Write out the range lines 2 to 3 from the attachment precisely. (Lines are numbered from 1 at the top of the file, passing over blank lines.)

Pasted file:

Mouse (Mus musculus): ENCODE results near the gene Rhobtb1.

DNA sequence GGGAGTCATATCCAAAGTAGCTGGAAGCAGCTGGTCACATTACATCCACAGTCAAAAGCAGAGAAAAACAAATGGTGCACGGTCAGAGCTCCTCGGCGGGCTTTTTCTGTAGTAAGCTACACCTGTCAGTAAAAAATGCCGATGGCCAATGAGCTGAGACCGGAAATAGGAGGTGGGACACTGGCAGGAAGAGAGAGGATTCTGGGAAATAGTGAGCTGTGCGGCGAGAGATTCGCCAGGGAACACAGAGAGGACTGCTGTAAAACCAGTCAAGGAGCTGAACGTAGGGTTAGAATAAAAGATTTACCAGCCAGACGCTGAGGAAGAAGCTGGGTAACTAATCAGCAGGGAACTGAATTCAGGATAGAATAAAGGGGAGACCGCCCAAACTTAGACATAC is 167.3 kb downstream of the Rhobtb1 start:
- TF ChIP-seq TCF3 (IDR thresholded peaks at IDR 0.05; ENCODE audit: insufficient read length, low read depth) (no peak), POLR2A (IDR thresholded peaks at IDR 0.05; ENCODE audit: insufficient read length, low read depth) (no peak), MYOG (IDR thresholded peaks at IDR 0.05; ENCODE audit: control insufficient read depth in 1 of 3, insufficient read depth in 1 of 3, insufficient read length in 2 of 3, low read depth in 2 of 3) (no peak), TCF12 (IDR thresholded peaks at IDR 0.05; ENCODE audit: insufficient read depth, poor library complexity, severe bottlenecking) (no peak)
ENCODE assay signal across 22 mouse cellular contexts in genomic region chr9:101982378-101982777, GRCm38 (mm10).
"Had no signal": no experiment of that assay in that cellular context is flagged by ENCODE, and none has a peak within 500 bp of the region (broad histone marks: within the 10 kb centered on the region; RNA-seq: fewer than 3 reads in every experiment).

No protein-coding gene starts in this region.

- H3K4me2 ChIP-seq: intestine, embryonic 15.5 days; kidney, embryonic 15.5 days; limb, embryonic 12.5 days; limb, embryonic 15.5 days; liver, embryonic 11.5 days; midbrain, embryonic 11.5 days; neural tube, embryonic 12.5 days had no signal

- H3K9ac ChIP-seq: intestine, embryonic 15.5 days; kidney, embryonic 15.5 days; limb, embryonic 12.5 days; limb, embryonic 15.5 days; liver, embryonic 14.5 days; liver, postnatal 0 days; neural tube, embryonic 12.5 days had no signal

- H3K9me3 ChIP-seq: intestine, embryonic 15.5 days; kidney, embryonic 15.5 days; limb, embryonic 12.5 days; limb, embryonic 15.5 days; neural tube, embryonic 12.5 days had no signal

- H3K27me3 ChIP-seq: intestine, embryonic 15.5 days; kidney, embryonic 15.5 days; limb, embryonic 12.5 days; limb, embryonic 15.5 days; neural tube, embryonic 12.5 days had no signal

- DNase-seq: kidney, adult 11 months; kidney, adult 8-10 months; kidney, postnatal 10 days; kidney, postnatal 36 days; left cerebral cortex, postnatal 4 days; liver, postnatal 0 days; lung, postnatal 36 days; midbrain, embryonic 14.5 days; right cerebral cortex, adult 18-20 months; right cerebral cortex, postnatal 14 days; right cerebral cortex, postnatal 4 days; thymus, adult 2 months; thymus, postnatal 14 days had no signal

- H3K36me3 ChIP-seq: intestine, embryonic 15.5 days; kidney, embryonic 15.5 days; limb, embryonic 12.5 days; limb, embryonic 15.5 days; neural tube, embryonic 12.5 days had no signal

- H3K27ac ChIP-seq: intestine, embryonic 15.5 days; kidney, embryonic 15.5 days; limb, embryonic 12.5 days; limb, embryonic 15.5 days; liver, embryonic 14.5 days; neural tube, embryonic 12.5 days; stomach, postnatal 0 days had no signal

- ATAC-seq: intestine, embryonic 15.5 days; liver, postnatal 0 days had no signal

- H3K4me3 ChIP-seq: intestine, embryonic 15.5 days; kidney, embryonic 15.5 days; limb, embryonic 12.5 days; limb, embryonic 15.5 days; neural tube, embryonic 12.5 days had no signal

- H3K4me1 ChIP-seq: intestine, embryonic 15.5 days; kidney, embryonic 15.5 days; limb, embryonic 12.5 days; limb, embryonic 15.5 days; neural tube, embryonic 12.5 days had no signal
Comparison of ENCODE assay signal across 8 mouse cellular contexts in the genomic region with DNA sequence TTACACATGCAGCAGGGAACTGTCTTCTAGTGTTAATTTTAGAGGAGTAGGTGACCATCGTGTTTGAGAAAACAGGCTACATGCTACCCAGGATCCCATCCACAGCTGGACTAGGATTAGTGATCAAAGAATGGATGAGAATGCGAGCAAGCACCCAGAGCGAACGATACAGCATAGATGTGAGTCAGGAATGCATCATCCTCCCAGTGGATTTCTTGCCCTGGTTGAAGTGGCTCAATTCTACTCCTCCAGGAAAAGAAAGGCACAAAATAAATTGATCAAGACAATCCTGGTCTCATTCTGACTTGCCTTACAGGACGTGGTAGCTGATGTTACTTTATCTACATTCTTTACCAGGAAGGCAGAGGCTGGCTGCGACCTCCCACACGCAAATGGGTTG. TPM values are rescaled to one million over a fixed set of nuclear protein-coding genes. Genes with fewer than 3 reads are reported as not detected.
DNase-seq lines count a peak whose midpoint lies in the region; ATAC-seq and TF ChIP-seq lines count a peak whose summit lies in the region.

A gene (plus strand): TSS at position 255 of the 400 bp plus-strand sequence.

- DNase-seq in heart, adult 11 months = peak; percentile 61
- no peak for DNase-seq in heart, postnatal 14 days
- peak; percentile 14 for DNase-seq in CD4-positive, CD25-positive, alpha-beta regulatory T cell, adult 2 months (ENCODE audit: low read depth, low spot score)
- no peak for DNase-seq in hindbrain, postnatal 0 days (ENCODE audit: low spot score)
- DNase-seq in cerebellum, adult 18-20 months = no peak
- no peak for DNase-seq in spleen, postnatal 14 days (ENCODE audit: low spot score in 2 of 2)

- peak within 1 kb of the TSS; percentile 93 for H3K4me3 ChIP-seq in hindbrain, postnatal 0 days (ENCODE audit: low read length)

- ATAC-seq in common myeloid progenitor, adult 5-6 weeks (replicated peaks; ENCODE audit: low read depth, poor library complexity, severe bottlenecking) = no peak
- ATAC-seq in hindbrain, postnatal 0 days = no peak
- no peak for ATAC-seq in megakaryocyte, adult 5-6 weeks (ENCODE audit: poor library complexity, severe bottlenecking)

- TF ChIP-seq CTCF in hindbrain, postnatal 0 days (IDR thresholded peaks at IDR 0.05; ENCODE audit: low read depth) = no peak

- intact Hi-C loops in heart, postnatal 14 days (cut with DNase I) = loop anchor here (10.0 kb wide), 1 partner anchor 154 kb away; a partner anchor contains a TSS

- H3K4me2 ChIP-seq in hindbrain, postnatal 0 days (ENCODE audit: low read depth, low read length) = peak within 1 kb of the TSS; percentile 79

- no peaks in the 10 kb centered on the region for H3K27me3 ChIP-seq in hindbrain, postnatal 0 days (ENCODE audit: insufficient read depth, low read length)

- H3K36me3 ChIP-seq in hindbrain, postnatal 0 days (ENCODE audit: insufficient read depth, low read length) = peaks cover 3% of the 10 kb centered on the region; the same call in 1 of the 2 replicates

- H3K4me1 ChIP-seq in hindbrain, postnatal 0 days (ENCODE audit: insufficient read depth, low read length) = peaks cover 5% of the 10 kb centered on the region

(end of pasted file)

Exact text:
DNA sequence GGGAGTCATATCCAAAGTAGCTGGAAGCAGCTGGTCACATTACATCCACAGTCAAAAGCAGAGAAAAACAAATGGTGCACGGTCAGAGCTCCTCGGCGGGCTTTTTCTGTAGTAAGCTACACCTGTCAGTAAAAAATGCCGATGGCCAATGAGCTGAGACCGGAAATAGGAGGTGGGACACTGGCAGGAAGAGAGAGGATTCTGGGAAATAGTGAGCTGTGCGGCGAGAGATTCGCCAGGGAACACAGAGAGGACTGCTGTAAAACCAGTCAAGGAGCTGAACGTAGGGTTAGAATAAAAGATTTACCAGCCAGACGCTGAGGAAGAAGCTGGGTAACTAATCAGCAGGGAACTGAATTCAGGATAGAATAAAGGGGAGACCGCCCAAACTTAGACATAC is 167.3 kb downstream of the Rhobtb1 start:
- TF ChIP-seq TCF3 (IDR thresholded peaks at IDR 0.05; ENCODE audit: insufficient read length, low read depth) (no peak), POLR2A (IDR thresholded peaks at IDR 0.05; ENCODE audit: insufficient read length, low read depth) (no peak), MYOG (IDR thresholded peaks at IDR 0.05; ENCODE audit: control insufficient read depth in 1 of 3, insufficient read depth in 1 of 3, insufficient read length in 2 of 3, low read depth in 2 of 3) (no peak), TCF12 (IDR thresholded peaks at IDR 0.05; ENCODE audit: insufficient read depth, poor library complexity, severe bottlenecking) (no peak)